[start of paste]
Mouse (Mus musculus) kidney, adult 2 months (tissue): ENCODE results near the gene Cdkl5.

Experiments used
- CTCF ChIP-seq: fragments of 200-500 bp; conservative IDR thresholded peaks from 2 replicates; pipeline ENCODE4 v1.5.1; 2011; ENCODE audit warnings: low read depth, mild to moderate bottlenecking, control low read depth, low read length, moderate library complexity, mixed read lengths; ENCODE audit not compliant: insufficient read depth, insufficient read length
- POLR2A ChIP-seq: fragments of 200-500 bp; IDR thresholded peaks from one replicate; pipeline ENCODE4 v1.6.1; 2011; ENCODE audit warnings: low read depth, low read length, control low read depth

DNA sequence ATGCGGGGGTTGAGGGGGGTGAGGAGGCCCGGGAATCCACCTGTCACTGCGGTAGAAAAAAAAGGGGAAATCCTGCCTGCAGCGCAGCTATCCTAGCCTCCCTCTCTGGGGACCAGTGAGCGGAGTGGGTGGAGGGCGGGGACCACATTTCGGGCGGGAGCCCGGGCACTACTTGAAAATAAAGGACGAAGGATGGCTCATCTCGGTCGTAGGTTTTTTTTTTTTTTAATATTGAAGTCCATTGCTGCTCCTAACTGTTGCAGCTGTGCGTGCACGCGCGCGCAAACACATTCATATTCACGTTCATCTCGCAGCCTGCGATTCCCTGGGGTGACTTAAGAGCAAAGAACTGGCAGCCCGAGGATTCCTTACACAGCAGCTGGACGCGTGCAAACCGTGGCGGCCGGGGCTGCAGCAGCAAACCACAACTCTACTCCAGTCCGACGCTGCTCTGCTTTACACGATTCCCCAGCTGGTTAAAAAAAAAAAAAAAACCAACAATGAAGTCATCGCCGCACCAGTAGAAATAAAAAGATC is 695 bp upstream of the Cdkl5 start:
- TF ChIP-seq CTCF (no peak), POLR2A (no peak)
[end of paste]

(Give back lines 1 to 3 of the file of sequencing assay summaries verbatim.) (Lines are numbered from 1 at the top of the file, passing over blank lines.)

Mouse (Mus musculus) kidney, adult 2 months (tissue): ENCODE results near the gene Cdkl5.

Experiments used
- CTCF ChIP-seq: fragments of 200-500 bp; conservative IDR thresholded peaks from 2 replicates; pipeline ENCODE4 v1.5.1; 2011; ENCODE audit warnings: low read depth, mild to moderate bottlenecking, control low read depth, low read length, moderate library complexity, mixed read lengths; ENCODE audit not compliant: insufficient read depth, insufficient read length